Thinking like a millennial

From the moment we enter school, we are asked: “what do you want to be when you grow up?”

We are primed for an office life of sitting, taking instruction and executing action plans. Growing up, we see evidence of hard-working parents who stayed with the same company for 20, 30, maybe even 40 years.

Their tenure is celebrated with pins, parties, and plaques that hang nicely on their office wall.

The mindset of following your passion and loving what you do wasn’t as recognized or celebrated in generations past. While Gen Xers may have paved the way for millennials (Gen Y) to think and feel as they do, Xers defined their responsibility as making an income to support their family, grow their net-worth, and plan for retirement.

Millennials don’t necessarily think about responsibility the same way; Instead, they start with gratifying themselves. They strive to figure out what they are passionate about and how they can stand out while pursuing it.

That statement is supported by facts such as:

  • the declining rate of pregnancies
  • the average tenure in a job or with a company (Hint: it sure isn’t 20 years)

Millennials are focused on themselves and if they don’t like something – they move on.

That may be viewed as selfish by some members of the exiting workforce, but it’s not. There is nothing selfish about wanting to be happy. There is more self-awareness in the pursuit of finding your passion, which leads to increased contentment and the associated ripple effect that we all enjoy.

But, what if you are stuck between two generations of thought process? What if you think you should have a career role at an established company – and yet, your heart is telling you to go find your purpose?

For those of us born in the ’80s, this could mean a life-long struggle of deciding which path to pursue: long-tenure at a company and the pins to celebrate it or searching for what makes your heart beat faster and attempting to monetize it.

Of course, this article can’t address each person. Perhaps you’re part of the group whose purpose is clear, and you love where you work and what path you’re on. I tip my hat to you wish you all the best.

Most of us millennials born on the border between Gen X and Gen Y will, however, struggle with how to achieve that goal.

If this article rings true for you, know that you aren’t alone. It’s a challenging place to be stuck, and not just for you – think of the employers looking for good talent and a committed work force.

How does a business attract and keep millennials? Think of those who raised you and can’t understand why you aren’t successful by their definition of “long-tenure.” 

It isn’t that these groups don’t want to understand. It is just an incredibly different approach to life for them. Employers are scrambling to work with millennials by looking at flexible working arrangements, and job perks that extend beyond pay incentive.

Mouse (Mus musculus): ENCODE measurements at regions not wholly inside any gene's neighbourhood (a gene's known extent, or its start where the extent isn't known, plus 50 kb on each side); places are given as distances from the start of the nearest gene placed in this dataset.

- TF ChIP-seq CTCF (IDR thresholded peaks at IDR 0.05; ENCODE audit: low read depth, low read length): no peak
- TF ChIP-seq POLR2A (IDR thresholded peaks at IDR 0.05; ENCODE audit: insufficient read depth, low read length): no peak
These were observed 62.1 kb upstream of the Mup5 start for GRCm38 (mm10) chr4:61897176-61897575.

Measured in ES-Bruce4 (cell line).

Parents are supporting their children’s pursuit of happiness by supplementing their finances through living arrangements. Young adults now live with their parents longer than any previous generation.

So, what does someone do when they can’t decide on the path? There is no clear answer. But, look at those who have been successful by following their dreams. It wasn’t easy. They worked tirelessly and often without recognition or support, but in the end, they succeeded because they believed in themselves.

The pursuit of happiness is the worthiest path you can be on. Remember to thank those who helped or are helping you walk it.

Don’t judge those who can’t understand it. Instead, help them understand by sharing your story of why you feel inspired and what success looks like for you. This is your life.

I’ll finish with this amazing quote from Karen Lamb:

“A year from now you’ll have wish you started today.”


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About the Author

Like most people, Christy has taken many paths. On the officially documented life list, she is a certified yoga teacher, an advanced open water diver, a financial adviser, a Harley rider and owner, an author, a community advocate.

She has been trained in coaching, negotiations and communication studies. She competed at a provincial level in competitive swimming and now has a passion for overall fitness.

On the un-documented list, Christy’s diverse experience is both positive and full of pot holes. She is the founder and CEO of a start-up company that never made it past the start-up phase. She has enough tattoos to classify as a walking adult colouring book. 

She has gone through all the identity phases at different times in her life: hippie, gothic, classy professional, biker... and is now a unique blend of them all. She a spiritual junkie and is addicted to adrenalin, learning and travel.

The bottom line: She is full of love and lessons with a hope that those who read this and connect with her will benefit from what she learned and be inspired to reach for the limitless possibilities of life.

Connect with her at:[email protected]

The views expressed are strictly those of the author and not necessarily those of Castanet. Castanet does not warrant the contents.

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